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Lionel Shriver Ö We Need to Talk About Kevin text

read We Need to Talk About Kevin mobi ↠ Paperback á The gripping international bestseller about motherhood gone awryEva never really wanted to be a mother and certainly not the mother of the unlovable boy who murdered seven of his fellow high school students a cafeteria worker and a much adored teacher who tried to befriend himRespondences with her estranged husband Franklin Uneasy with the sacrifices and social demotion of motherhood from the start Eva fears that her alarming dislike for her own son may be responsible for driving him so nihilistically off the rai Immediate reaction after reading I’m so horrified that I feel sick and I’m nearly crying not because of Kevin but for Kevin and I don’t know who to blame any or what to feel or what to think I only know that this book is unlike anything I’ve ever read and in all likelihood will ever readHow can I so deeply love a book that is this agonisingly ugly?? Full review I knew before I started that reading this was going to be hard We Need to Talk about Kevin is listed as one of the most disturbing books on GR So in an attempt to limit the coming agony I made a few rulesRULE 1 Do not get emotionally involvedRULE 2 Do not take sidesRULE 3 Do not dwell on the disturbing partsA hundred pages later when I put the book down and went to bed only to replay and obsess over Eva’s commentary in my head I realised my rules were long brokenI got emotionally involved I always do I wish I could say that Eva's so horrible that I couldn't relate to her but a teeny tiny part of me did especially at the start Crying babies terrify me and I’ve always harboured a lot of reservations about having kids I’m not saying I never want to have kids; that would be a stupid thing to say considering I wasn’t even an adult four years ago But I’m the kind of girl who gets a panic attack when she's asked to babysit her hyperactive nephewsI took sides Right from the start I unconsciously sided with Eva True the way she thought of her son repulsed me at times but I felt Kevin’s actions were repulsive For me Kevin was uintessentially evil and Eva was the poor woman who had the misfortune of bearing him The fact that she didn’t want to have him in the first place just seemed to make her of a victimAs for not dwelling on the disturbing partswell there are NO PARTS The book in entirety is a systematically harrowing tale with no escape The only way to skip the distress would be to stop reading the book itself and while that thought did cross my mind the bibliophile in me couldn’t stay away So I persisted I bore the mental anguish I let Eva’s commentary drill into my brainAnd that's my answer to why I love this ugly ugly book It caused me to recoil in horror so many times but also made me come back to it every single time Every minute I was reading I wanted to stop; yet when I put the book down I wanted to pick it up again Like being addicted to something unpleasant and craving it even when that voice in your head begs you not toThis is an uncharacteristically long review but there’s one last thing I want to add This book left me with a uestion that’s bothered me for days Like I said I’ve always been on Eva’s side but the last 4 pages made me reconsider I mean whatever Kevin did is inexcusable and gruesome and I still feel for Eva but who’s the culprit and who’s the victim? What’s the cause and what’s the effect?Is Eva such a cold mother because Kevin is who he is? Or did Kevin become who he is because Eva is such a cold mother?In the end who do we really need to talk about? Kevin? Or Eva?I’ve ruminated over this uestion for days but I feel it’s best to leave it unanswered Because whatever the truth may be it’s bound to be hideous “It must be possible to earn a devotion by testing an antagonism to its very limit to bring people closer through the very act of pushing them away Because after three days short of eighteen years I can finally announce that I am too exhausted and too confused and too lonely to keep fighting and if only out of desperation or even laziness I love my son”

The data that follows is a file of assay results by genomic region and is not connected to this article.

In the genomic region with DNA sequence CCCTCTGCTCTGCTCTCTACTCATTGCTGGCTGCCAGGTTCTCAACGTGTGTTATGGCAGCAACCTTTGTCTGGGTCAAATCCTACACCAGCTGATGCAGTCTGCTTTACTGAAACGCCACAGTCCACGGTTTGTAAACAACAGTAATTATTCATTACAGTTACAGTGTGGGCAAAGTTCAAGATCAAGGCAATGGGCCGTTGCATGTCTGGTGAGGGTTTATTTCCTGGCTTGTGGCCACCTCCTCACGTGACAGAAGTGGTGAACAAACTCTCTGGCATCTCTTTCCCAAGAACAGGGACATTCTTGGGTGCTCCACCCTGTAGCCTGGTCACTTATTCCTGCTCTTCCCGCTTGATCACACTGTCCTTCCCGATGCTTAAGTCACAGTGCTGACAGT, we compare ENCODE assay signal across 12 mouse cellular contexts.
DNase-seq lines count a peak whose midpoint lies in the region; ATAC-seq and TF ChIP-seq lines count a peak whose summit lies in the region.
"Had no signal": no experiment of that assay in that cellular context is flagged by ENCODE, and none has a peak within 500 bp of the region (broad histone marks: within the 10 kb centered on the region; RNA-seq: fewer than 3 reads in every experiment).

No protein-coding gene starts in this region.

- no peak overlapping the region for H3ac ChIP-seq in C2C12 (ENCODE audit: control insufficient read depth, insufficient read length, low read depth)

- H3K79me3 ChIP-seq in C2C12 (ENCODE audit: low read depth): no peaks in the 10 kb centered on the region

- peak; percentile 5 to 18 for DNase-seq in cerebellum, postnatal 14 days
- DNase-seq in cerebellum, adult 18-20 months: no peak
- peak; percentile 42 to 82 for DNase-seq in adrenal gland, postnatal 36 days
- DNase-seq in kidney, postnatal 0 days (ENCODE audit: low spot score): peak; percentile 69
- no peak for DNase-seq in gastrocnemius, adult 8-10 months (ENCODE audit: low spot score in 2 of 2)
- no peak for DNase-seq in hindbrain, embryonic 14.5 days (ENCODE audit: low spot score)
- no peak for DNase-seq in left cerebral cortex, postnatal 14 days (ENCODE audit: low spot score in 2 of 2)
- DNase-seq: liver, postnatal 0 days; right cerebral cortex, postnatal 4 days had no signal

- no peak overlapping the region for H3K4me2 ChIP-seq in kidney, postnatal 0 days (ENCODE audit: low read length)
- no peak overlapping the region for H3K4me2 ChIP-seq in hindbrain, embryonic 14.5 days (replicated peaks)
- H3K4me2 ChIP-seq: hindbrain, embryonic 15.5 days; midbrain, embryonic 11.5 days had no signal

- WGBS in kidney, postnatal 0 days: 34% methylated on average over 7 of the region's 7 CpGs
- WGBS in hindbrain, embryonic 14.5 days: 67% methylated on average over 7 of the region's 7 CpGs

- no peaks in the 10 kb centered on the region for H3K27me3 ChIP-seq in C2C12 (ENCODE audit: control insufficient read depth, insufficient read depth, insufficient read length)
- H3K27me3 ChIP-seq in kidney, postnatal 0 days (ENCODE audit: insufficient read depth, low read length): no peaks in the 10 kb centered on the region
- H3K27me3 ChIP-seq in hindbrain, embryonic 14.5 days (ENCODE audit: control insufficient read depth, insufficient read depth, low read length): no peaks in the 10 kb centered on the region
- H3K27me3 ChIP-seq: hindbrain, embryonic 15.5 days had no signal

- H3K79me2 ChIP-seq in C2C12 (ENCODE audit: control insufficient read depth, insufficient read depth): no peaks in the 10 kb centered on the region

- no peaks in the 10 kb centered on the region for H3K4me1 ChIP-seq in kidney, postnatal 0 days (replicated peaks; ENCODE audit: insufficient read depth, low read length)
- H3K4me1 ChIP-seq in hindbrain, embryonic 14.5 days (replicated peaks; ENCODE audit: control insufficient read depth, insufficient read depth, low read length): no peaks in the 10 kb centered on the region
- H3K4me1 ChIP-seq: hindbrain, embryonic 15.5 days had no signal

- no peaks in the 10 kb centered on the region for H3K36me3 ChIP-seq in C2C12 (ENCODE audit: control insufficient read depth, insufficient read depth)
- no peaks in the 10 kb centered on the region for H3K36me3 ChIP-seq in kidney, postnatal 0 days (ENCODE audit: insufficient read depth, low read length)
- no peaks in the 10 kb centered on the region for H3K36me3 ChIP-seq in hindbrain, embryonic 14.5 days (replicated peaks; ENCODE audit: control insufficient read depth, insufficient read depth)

text ↠ We Need to Talk About Kevin Ö Lionel Shriver